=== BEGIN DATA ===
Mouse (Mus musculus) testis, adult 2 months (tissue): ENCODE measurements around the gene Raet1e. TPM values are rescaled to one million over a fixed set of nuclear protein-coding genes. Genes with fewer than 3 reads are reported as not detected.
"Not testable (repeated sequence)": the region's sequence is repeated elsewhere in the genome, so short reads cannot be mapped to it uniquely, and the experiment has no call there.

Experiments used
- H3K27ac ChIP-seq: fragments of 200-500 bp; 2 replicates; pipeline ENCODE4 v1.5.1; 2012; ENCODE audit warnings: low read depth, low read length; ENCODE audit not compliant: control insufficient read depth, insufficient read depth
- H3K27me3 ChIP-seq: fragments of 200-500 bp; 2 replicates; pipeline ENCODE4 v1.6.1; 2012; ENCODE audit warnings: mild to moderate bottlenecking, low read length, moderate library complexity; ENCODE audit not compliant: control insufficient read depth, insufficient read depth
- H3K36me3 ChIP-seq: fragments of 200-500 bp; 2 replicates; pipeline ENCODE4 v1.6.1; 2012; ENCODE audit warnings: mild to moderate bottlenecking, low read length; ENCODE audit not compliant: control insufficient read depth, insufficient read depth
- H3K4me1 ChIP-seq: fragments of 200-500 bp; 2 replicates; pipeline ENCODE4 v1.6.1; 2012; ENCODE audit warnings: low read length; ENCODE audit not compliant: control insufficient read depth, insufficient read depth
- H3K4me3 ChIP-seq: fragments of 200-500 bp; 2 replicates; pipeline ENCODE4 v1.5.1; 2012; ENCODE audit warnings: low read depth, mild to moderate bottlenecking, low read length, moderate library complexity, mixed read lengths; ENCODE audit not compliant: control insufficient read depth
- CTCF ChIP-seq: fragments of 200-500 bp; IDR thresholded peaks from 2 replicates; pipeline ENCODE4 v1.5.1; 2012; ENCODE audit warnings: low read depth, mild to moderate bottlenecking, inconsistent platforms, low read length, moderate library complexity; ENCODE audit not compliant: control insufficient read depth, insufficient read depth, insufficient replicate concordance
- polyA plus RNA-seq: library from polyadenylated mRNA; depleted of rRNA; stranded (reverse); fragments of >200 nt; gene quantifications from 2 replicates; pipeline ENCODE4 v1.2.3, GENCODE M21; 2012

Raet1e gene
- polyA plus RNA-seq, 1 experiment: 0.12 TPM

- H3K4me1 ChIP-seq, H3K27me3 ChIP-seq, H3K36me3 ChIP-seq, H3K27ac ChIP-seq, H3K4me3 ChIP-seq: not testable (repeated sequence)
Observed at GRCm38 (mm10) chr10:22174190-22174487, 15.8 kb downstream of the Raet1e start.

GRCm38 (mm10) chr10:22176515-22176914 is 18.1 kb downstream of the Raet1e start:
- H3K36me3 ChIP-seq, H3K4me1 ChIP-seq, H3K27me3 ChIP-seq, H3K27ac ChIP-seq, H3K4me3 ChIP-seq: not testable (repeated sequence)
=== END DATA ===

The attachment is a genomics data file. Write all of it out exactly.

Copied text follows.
Mouse (Mus musculus) testis, adult 2 months (tissue): ENCODE measurements around the gene Raet1e. TPM values are rescaled to one million over a fixed set of nuclear protein-coding genes. Genes with fewer than 3 reads are reported as not detected.
"Not testable (repeated sequence)": the region's sequence is repeated elsewhere in the genome, so short reads cannot be mapped to it uniquely, and the experiment has no call there.

Experiments used
- H3K27ac ChIP-seq: fragments of 200-500 bp; 2 replicates; pipeline ENCODE4 v1.5.1; 2012; ENCODE audit warnings: low read depth, low read length; ENCODE audit not compliant: control insufficient read depth, insufficient read depth
- H3K27me3 ChIP-seq: fragments of 200-500 bp; 2 replicates; pipeline ENCODE4 v1.6.1; 2012; ENCODE audit warnings: mild to moderate bottlenecking, low read length, moderate library complexity; ENCODE audit not compliant: control insufficient read depth, insufficient read depth
- H3K36me3 ChIP-seq: fragments of 200-500 bp; 2 replicates; pipeline ENCODE4 v1.6.1; 2012; ENCODE audit warnings: mild to moderate bottlenecking, low read length; ENCODE audit not compliant: control insufficient read depth, insufficient read depth
- H3K4me1 ChIP-seq: fragments of 200-500 bp; 2 replicates; pipeline ENCODE4 v1.6.1; 2012; ENCODE audit warnings: low read length; ENCODE audit not compliant: control insufficient read depth, insufficient read depth
- H3K4me3 ChIP-seq: fragments of 200-500 bp; 2 replicates; pipeline ENCODE4 v1.5.1; 2012; ENCODE audit warnings: low read depth, mild to moderate bottlenecking, low read length, moderate library complexity, mixed read lengths; ENCODE audit not compliant: control insufficient read depth
- CTCF ChIP-seq: fragments of 200-500 bp; IDR thresholded peaks from 2 replicates; pipeline ENCODE4 v1.5.1; 2012; ENCODE audit warnings: low read depth, mild to moderate bottlenecking, inconsistent platforms, low read length, moderate library complexity; ENCODE audit not compliant: control insufficient read depth, insufficient read depth, insufficient replicate concordance
- polyA plus RNA-seq: library from polyadenylated mRNA; depleted of rRNA; stranded (reverse); fragments of >200 nt; gene quantifications from 2 replicates; pipeline ENCODE4 v1.2.3, GENCODE M21; 2012

Raet1e gene
- polyA plus RNA-seq, 1 experiment: 0.12 TPM

- H3K4me1 ChIP-seq, H3K27me3 ChIP-seq, H3K36me3 ChIP-seq, H3K27ac ChIP-seq, H3K4me3 ChIP-seq: not testable (repeated sequence)
Observed at GRCm38 (mm10) chr10:22174190-22174487, 15.8 kb downstream of the Raet1e start.

GRCm38 (mm10) chr10:22176515-22176914 is 18.1 kb downstream of the Raet1e start:
- H3K36me3 ChIP-seq, H3K4me1 ChIP-seq, H3K27me3 ChIP-seq, H3K27ac ChIP-seq, H3K4me3 ChIP-seq: not testable (repeated sequence)